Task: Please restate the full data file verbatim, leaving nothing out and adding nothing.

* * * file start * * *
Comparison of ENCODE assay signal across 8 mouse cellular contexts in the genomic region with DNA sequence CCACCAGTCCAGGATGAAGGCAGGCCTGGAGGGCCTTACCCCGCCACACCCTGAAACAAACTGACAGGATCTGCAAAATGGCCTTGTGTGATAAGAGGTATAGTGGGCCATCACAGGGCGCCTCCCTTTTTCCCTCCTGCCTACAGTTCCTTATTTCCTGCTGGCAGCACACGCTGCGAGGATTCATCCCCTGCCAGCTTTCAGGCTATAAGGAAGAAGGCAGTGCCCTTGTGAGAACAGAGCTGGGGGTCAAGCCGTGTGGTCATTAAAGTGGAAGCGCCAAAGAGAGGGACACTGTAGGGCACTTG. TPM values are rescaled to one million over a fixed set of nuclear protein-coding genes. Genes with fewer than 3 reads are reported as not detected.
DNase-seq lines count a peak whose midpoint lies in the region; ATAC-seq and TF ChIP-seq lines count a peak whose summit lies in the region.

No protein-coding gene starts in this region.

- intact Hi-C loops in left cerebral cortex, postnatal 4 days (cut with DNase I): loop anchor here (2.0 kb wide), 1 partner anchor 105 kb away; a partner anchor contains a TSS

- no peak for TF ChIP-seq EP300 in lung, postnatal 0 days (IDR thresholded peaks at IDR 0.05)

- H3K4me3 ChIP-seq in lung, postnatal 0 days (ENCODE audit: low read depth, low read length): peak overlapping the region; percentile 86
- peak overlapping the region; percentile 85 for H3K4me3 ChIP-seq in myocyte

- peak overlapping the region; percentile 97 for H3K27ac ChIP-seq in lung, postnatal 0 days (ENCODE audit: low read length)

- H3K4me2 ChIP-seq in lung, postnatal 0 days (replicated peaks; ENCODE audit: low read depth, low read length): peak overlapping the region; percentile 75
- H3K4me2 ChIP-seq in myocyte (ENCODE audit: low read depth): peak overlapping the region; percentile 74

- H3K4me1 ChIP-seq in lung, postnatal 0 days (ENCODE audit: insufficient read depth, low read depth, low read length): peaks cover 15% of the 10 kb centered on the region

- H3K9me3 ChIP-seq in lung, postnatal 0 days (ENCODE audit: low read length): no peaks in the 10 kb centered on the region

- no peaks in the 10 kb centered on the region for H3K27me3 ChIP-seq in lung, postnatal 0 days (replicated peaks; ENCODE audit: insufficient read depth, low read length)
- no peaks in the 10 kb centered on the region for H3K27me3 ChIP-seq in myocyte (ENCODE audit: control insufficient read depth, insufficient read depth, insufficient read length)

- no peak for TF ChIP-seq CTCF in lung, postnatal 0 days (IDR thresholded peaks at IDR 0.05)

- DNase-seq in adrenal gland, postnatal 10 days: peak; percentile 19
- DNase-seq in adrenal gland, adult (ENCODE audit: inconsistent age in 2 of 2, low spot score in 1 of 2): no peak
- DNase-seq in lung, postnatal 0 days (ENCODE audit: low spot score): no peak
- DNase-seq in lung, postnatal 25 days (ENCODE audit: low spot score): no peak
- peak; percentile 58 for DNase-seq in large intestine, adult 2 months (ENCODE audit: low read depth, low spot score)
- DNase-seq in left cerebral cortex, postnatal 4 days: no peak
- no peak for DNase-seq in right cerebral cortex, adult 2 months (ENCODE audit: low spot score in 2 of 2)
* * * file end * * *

Comparison of ENCODE assay signal across 8 mouse cellular contexts in the genomic region with DNA sequence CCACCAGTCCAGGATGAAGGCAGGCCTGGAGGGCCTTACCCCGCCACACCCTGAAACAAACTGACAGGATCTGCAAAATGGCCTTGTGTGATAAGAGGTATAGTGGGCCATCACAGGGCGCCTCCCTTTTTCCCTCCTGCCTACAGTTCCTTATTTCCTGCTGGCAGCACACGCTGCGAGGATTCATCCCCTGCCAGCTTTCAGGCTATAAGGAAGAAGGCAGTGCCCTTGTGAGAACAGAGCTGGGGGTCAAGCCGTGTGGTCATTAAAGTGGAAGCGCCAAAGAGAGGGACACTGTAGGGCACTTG. TPM values are rescaled to one million over a fixed set of nuclear protein-coding genes. Genes with fewer than 3 reads are reported as not detected.
DNase-seq lines count a peak whose midpoint lies in the region; ATAC-seq and TF ChIP-seq lines count a peak whose summit lies in the region.

No protein-coding gene starts in this region.

- intact Hi-C loops in left cerebral cortex, postnatal 4 days (cut with DNase I): loop anchor here (2.0 kb wide), 1 partner anchor 105 kb away; a partner anchor contains a TSS

- no peak for TF ChIP-seq EP300 in lung, postnatal 0 days (IDR thresholded peaks at IDR 0.05)

- H3K4me3 ChIP-seq in lung, postnatal 0 days (ENCODE audit: low read depth, low read length): peak overlapping the region; percentile 86
- peak overlapping the region; percentile 85 for H3K4me3 ChIP-seq in myocyte

- peak overlapping the region; percentile 97 for H3K27ac ChIP-seq in lung, postnatal 0 days (ENCODE audit: low read length)

- H3K4me2 ChIP-seq in lung, postnatal 0 days (replicated peaks; ENCODE audit: low read depth, low read length): peak overlapping the region; percentile 75
- H3K4me2 ChIP-seq in myocyte (ENCODE audit: low read depth): peak overlapping the region; percentile 74

- H3K4me1 ChIP-seq in lung, postnatal 0 days (ENCODE audit: insufficient read depth, low read depth, low read length): peaks cover 15% of the 10 kb centered on the region

- H3K9me3 ChIP-seq in lung, postnatal 0 days (ENCODE audit: low read length): no peaks in the 10 kb centered on the region

- no peaks in the 10 kb centered on the region for H3K27me3 ChIP-seq in lung, postnatal 0 days (replicated peaks; ENCODE audit: insufficient read depth, low read length)
- no peaks in the 10 kb centered on the region for H3K27me3 ChIP-seq in myocyte (ENCODE audit: control insufficient read depth, insufficient read depth, insufficient read length)

- no peak for TF ChIP-seq CTCF in lung, postnatal 0 days (IDR thresholded peaks at IDR 0.05)

- DNase-seq in adrenal gland, postnatal 10 days: peak; percentile 19
- DNase-seq in adrenal gland, adult (ENCODE audit: inconsistent age in 2 of 2, low spot score in 1 of 2): no peak
- DNase-seq in lung, postnatal 0 days (ENCODE audit: low spot score): no peak
- DNase-seq in lung, postnatal 25 days (ENCODE audit: low spot score): no peak
- peak; percentile 58 for DNase-seq in large intestine, adult 2 months (ENCODE audit: low read depth, low spot score)
- DNase-seq in left cerebral cortex, postnatal 4 days: no peak
- no peak for DNase-seq in right cerebral cortex, adult 2 months (ENCODE audit: low spot score in 2 of 2)